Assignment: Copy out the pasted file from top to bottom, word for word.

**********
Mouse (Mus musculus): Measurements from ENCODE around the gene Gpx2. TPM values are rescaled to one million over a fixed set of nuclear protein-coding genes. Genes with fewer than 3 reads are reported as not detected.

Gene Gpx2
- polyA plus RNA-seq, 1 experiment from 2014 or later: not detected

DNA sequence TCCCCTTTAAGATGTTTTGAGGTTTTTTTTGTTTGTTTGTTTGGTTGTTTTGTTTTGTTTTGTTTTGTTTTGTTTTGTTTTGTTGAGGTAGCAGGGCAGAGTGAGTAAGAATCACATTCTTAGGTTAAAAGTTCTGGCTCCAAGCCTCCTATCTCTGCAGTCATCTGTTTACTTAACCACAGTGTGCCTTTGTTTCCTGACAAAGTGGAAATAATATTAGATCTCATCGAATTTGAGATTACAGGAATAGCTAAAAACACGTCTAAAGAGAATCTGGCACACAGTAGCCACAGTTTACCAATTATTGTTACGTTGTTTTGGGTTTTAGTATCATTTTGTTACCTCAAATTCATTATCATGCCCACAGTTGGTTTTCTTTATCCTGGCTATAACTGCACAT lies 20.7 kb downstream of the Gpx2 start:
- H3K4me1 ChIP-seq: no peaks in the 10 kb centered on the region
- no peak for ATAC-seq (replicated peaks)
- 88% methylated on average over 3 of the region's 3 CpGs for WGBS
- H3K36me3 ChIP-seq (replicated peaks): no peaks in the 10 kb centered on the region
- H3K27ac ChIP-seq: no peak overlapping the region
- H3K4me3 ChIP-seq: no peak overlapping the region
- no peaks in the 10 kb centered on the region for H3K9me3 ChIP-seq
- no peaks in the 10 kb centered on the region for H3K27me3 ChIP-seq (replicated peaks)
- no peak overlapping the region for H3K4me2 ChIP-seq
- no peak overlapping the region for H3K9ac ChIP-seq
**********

Mouse (Mus musculus): Measurements from ENCODE around the gene Gpx2. TPM values are rescaled to one million over a fixed set of nuclear protein-coding genes. Genes with fewer than 3 reads are reported as not detected.

Gene Gpx2
- polyA plus RNA-seq, 1 experiment from 2014 or later: not detected

DNA sequence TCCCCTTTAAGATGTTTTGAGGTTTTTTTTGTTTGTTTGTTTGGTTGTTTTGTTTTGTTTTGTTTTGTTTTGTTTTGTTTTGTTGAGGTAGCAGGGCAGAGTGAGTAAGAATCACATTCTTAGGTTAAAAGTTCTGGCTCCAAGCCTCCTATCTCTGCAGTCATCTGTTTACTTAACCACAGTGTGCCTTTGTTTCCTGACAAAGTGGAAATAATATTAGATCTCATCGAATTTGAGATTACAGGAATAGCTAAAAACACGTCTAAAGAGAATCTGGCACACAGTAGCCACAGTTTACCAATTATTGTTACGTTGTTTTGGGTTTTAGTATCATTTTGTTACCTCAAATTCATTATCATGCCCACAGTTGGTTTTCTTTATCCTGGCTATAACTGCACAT lies 20.7 kb downstream of the Gpx2 start:
- H3K4me1 ChIP-seq: no peaks in the 10 kb centered on the region
- no peak for ATAC-seq (replicated peaks)
- 88% methylated on average over 3 of the region's 3 CpGs for WGBS
- H3K36me3 ChIP-seq (replicated peaks): no peaks in the 10 kb centered on the region
- H3K27ac ChIP-seq: no peak overlapping the region
- H3K4me3 ChIP-seq: no peak overlapping the region
- no peaks in the 10 kb centered on the region for H3K9me3 ChIP-seq
- no peaks in the 10 kb centered on the region for H3K27me3 ChIP-seq (replicated peaks)
- no peak overlapping the region for H3K4me2 ChIP-seq
- no peak overlapping the region for H3K9ac ChIP-seq